• If selected carefully, 4-5 funds across categories are enough to form a long term diversified portfolio.

Finally we come to the factor that I call the slow poison – Expense Ratio.

Expenses per category

Lets again draw some observations:

  • EQ-LC has the lowest expense ratio on an average.This is more dragged down due to the Nifty and Sensex Index funds.
  • The EQ-L&MC funds have the highest expenses (~ 2.0%) but in the 20 year range, performs close to EQ-LC (see the 20 year plot earlier). This category may then be best avoided depending on one’s personal time horizon and situation.
  • Same for EQ-THEMATIC with high expense ratios and not so good returns over long term, may be considered as cyclical fad only.
  • EQ-LC, EQ-MLC (multi-cap), EQ-MC and EQ-INTL are the ones worth considering for a diversified long term portfolio, with more allocation towards stable and low cost EQ-LC. 

Lastly let us see how the Expense ratio scatters with respect to the 20 year returns.

20Yr vs Expense

Again we can draw some pretty useful insights in selecting a fund portfolio.

  • If you are happy with 10-12% returns, then there are low cost funds with less than 0.5% expense ratio. These are Index funds and very popular in developed economies, but not yet so much popular in India. 
  • If you want to boast to your friends and family about spectacular returns, pick from the top quartile range of >15% returns but be ready to pay >1.8% expense ratio every year.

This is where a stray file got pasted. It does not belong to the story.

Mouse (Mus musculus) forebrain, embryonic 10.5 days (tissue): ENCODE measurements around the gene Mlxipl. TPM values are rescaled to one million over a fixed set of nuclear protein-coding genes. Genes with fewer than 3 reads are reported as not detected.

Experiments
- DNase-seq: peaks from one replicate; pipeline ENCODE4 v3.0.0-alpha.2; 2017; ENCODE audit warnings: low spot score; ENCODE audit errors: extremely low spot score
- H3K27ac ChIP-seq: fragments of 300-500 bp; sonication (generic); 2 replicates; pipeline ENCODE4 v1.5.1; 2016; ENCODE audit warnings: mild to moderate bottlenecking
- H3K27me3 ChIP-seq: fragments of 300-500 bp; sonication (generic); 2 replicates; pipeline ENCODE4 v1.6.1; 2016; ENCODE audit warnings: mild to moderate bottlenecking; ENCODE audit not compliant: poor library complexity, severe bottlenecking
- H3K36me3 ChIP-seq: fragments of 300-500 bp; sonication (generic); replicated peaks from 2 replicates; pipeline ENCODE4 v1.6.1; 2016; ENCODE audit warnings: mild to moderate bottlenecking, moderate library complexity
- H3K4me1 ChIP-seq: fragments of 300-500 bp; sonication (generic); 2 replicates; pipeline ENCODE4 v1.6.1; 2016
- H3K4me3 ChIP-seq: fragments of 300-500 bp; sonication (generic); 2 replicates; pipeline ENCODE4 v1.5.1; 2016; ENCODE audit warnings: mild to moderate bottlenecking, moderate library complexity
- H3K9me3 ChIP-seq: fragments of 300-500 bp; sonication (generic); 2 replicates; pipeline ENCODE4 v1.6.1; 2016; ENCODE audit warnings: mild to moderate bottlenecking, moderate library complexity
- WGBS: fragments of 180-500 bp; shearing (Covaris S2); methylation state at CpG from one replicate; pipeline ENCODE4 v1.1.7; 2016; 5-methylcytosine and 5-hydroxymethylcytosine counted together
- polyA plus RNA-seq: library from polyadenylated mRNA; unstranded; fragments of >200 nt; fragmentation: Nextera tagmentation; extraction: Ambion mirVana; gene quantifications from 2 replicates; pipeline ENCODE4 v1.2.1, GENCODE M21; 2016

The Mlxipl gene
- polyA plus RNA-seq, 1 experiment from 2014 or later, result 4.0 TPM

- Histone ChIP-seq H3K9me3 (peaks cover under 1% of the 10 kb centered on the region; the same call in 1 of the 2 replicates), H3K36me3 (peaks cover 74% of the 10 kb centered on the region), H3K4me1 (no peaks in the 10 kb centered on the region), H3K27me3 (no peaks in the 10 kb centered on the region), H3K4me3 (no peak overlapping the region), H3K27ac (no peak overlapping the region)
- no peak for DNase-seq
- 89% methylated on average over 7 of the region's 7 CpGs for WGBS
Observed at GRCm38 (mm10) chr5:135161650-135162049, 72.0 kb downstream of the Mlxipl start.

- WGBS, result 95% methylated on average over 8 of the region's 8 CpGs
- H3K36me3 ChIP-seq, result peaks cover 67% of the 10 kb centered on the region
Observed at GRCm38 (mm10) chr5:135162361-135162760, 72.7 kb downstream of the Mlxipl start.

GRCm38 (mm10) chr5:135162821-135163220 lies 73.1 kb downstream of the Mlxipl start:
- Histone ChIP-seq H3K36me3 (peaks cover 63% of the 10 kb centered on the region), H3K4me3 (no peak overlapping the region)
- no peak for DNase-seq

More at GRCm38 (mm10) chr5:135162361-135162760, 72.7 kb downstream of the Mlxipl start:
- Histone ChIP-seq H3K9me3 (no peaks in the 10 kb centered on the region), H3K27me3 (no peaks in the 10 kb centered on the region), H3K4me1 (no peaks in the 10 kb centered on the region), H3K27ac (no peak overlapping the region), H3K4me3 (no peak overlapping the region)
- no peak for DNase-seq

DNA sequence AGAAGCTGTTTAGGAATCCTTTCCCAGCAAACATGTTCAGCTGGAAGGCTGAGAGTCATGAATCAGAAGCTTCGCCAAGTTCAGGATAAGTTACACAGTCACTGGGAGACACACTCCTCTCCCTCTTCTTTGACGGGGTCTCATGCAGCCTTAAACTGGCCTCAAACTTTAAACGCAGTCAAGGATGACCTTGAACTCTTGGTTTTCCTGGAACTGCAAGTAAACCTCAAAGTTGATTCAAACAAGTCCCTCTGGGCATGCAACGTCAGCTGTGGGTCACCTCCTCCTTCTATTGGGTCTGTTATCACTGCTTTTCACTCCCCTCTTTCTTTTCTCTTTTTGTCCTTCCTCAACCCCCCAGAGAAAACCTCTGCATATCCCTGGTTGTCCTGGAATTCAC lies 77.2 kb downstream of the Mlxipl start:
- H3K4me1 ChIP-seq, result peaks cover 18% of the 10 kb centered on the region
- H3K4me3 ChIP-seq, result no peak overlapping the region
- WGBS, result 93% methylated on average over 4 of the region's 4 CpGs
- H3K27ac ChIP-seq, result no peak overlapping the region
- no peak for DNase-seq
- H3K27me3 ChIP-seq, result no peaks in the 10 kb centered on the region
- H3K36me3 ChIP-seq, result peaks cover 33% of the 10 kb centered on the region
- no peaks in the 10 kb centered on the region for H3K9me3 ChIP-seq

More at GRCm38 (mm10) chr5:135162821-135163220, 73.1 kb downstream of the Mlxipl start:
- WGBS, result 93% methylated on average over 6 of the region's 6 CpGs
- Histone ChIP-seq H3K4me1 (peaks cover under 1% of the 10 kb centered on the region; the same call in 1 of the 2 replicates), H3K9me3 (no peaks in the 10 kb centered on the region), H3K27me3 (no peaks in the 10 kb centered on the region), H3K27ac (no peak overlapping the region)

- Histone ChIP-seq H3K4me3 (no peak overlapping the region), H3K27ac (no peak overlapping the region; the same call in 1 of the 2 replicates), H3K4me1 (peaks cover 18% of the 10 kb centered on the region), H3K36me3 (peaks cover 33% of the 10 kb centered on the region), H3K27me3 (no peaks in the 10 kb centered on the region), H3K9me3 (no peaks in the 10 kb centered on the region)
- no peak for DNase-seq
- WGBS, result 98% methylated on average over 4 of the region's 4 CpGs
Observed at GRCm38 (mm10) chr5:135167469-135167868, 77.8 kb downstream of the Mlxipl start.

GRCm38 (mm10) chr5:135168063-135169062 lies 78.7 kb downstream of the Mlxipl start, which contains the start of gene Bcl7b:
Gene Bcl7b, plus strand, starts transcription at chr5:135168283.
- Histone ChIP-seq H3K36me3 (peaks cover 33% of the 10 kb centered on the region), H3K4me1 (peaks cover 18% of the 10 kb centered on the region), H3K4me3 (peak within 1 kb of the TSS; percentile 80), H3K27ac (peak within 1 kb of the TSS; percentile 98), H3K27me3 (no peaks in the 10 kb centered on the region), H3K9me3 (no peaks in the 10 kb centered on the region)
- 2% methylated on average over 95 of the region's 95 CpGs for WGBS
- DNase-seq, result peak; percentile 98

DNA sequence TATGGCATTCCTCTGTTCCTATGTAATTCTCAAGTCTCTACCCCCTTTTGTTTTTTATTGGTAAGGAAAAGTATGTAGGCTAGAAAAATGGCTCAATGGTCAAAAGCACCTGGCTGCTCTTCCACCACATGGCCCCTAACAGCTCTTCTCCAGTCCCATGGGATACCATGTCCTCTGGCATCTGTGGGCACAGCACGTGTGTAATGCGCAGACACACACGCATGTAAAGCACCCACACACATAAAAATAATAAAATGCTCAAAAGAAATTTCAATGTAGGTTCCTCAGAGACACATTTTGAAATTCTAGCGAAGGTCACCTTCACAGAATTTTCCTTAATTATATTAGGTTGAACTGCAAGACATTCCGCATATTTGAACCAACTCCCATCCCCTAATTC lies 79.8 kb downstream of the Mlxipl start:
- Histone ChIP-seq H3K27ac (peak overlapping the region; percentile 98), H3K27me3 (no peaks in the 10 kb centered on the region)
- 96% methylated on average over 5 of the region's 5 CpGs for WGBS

• There is little value in paying expense ratio over 2.0% as the returns normalize to same as low cost Index funds, as indicated by the density hues (black hexagons).
  • Just be aware that Expense Ratio is paid every year on your portfolio, whether the market goes up or down. That is, your beloved fund manager makes money off you every year, whether you make a profit or loss.
  • You can save around 1% by investing directly with the Mutual Fund house (called Direct option) than through regular channels like brokers, banks. 

This proves that like in US, slowly Index funds will start to make sense over long term in India too. This data corroborates my earlier posts on the same tenets of investing.

Active vs Passive Investing

The 3 dimensions of investment planning

Disclaimer

  • I am not a Financial Advisor by profession and the views expressed in this post are my own analysis of the data. 
  • Past performance is not a guarantee of the future. 
  • The data analysis does not take into account other factors like risk/return metrics of funds, and many other financial metrics. 
  • The data used here is confined to only Equity Mutual Funds and similar analysis can be done for Debt, Balanced and Specialty Fund categories too.
  • Readers are encouraged to do their own due diligence on similar lines. The data is sourced from www.valueresearchonline.com . The veracity of the data lies with the site.
  • There is no one-size-fits-all portfolio and this post is not an investment advice or recommendation. 
  • The data and analysis applies only to the Indian Mutual Fund data as downloaded from www.valueresearchonline.com . It should not be extrapolated to other countries and markets. 
  • For more detailed views and opinions, visit www.valueresearchonline.com . I am not an affiliate of the site and do not receive any remuneration or credit. 

 

 

 

Posted in Investing, Personal finance, Savings

The 3 dimensions of investment planning

In the financial world, investments make the world go round. There are numerous articles, strategies, professionals and algorithms working day and night to fight each other for that extra 1% – call it return, risk or fees.

For an average investor or someone just interested in growing his/her wealth to have a good financial life, it is a huge distraction and confusing to say the least.

With the various investment options and opinions, whatever you do seems little and a wrong decision somehow.